If it wasn’t for COVID-19, I can safely say I never would have biked the Haleakalā volcano. Well, to be honest, I still haven’t. But while I’ve been mostly locked in my house this past year, I decided to invest in a stationary bike. And I trained for an endurance activity of five, one-hour rides that match the twists, turns, and elevations of the famous Hawaiian volcano.
Of course, it’s not the same as a real ride on a real bike on a real road on a real volcano. But the work I had to do to get in shape was real, the final achievement was real, and the connections I made with some new biking friends were real. And even if I never make it to the actual volcano, I will absolutely do a virtual ride like this again.
My experience also helped me realize something about the transition to a post-pandemic reality that’s starting slowly around the world. We need to carefully consider what we leave behind and what we take forward when we return to “normal.”
From shock to survival to whatever is next
We’ve all been changed in some way by COVID-19. Many of us have lost friends and loved ones. People have lost jobs and homes. And we’ve all been forced to rethink our priorities and plans. We’ve also experienced a lot of stress and anxiety, even as we’ve established new routines and ways of getting through the days. But we’ve also had to solve problems we never anticipated, learning new things along the way. And maybe that meant we got creative in ways we didn’t previously make room for.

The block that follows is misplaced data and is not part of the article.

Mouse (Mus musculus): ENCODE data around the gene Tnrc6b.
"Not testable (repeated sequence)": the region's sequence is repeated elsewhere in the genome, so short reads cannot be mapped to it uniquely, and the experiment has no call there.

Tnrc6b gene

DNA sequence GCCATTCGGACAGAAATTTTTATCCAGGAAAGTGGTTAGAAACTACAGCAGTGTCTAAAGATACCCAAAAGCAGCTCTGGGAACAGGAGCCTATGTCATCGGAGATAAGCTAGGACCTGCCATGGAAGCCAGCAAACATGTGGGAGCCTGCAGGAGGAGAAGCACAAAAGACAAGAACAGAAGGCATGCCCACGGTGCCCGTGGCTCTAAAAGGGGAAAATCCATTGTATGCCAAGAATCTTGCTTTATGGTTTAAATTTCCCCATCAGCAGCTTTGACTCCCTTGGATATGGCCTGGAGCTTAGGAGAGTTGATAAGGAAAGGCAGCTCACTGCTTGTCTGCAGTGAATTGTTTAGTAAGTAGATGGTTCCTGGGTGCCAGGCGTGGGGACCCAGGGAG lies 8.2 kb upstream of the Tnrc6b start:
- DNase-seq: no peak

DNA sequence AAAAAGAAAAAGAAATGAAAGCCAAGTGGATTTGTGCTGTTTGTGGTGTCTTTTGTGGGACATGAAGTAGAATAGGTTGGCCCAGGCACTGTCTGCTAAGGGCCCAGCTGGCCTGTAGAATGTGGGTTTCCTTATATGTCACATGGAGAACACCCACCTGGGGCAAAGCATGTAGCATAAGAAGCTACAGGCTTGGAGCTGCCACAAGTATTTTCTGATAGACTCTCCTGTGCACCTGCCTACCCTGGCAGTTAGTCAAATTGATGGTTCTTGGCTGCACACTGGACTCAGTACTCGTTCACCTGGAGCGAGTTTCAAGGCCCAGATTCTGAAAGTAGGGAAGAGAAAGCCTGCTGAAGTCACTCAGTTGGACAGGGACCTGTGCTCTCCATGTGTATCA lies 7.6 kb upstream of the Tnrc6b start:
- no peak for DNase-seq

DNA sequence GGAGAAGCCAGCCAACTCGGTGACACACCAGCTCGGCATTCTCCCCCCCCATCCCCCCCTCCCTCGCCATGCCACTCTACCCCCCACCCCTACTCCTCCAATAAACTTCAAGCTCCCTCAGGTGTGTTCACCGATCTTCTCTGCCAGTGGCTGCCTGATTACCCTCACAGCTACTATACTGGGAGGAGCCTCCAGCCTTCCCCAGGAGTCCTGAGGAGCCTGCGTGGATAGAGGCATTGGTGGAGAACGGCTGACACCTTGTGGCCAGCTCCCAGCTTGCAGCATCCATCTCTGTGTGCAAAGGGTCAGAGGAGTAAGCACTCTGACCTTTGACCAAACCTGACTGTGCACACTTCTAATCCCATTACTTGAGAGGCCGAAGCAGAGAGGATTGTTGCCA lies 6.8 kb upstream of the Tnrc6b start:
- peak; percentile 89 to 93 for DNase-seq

Since the impacts of COVID-19 created similar hardships around the world, it’s been possible for libraries to learn a lot from each other very quickly. Nobody wants to compress five years of research, development, stress, learning, practice, and fumbling with new processes into one year. But as we emerge on the other side, perhaps there’s a clearer line of sight into where our focus should be.
For my team, this has reconfirmed the importance of a Library on-demand vision.
Why the “on-demand” focus?
The idea that people now expect to be able to get anything, anytime, anywhere is nothing new. Yet as our world embraces an increasingly hybrid work/life existence, I’m even more excited about the ways libraries can fit into the picture. In-person interactions will come back, of course. They already are at many libraries. But our collective behavior has likely shifted, and a greater emphasis on digital resources will remain.
It starts with a laser focus on the user experience for both library staff and people using the library. For end-users, that means an intuitive discovery experience—effortless access to the most appropriate resources when and where they need them, both easy to use and with predictable results. To that end, our WorldCat Discovery team recently added the “best access options” feature that determines and displays the most appropriate print and electronic fulfillment choices for a needed item. Simple, but significant! And now we’re redesigning the WorldCat Discovery interface to amplify accessibility and customization, all of which supports a more personalized experience, adding control and transparency for library staff and users.Read about the importance of a Library on-demand vision at #OCLCnext Click To Tweet